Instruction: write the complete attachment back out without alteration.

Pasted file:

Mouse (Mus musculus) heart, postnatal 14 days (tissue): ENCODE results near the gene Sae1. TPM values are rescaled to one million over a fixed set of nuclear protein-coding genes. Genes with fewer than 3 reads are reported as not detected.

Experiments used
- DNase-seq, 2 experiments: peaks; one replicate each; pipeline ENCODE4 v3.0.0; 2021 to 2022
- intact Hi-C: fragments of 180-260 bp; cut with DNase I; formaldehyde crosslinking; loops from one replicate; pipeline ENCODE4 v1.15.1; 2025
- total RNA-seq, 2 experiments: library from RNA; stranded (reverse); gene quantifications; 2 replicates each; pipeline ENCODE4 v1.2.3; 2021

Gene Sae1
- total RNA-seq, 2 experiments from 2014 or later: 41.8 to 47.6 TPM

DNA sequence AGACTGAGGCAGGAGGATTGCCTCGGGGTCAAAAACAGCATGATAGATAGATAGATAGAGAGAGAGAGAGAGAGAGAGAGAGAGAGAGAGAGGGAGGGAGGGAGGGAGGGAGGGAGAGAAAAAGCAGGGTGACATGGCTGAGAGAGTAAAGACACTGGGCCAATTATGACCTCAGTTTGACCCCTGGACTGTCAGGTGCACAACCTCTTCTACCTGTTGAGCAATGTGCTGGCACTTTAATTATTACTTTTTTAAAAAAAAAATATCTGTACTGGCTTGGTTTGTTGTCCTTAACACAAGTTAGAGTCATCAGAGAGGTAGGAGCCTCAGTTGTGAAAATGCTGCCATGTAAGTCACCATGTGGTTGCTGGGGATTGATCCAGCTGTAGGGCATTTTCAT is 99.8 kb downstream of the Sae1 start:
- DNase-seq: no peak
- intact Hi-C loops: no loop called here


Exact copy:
Mouse (Mus musculus) heart, postnatal 14 days (tissue): ENCODE results near the gene Sae1. TPM values are rescaled to one million over a fixed set of nuclear protein-coding genes. Genes with fewer than 3 reads are reported as not detected.

Experiments used
- DNase-seq, 2 experiments: peaks; one replicate each; pipeline ENCODE4 v3.0.0; 2021 to 2022
- intact Hi-C: fragments of 180-260 bp; cut with DNase I; formaldehyde crosslinking; loops from one replicate; pipeline ENCODE4 v1.15.1; 2025
- total RNA-seq, 2 experiments: library from RNA; stranded (reverse); gene quantifications; 2 replicates each; pipeline ENCODE4 v1.2.3; 2021

Gene Sae1
- total RNA-seq, 2 experiments from 2014 or later: 41.8 to 47.6 TPM

DNA sequence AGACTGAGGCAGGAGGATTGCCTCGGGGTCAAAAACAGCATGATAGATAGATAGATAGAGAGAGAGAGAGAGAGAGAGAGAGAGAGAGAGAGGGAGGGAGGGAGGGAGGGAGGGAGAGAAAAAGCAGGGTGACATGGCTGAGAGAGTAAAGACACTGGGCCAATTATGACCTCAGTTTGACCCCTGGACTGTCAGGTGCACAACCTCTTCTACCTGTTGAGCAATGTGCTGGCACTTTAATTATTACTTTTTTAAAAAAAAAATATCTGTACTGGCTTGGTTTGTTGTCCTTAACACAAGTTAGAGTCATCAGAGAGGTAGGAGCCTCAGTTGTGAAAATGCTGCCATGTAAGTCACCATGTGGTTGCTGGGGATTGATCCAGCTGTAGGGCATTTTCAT is 99.8 kb downstream of the Sae1 start:
- DNase-seq: no peak
- intact Hi-C loops: no loop called here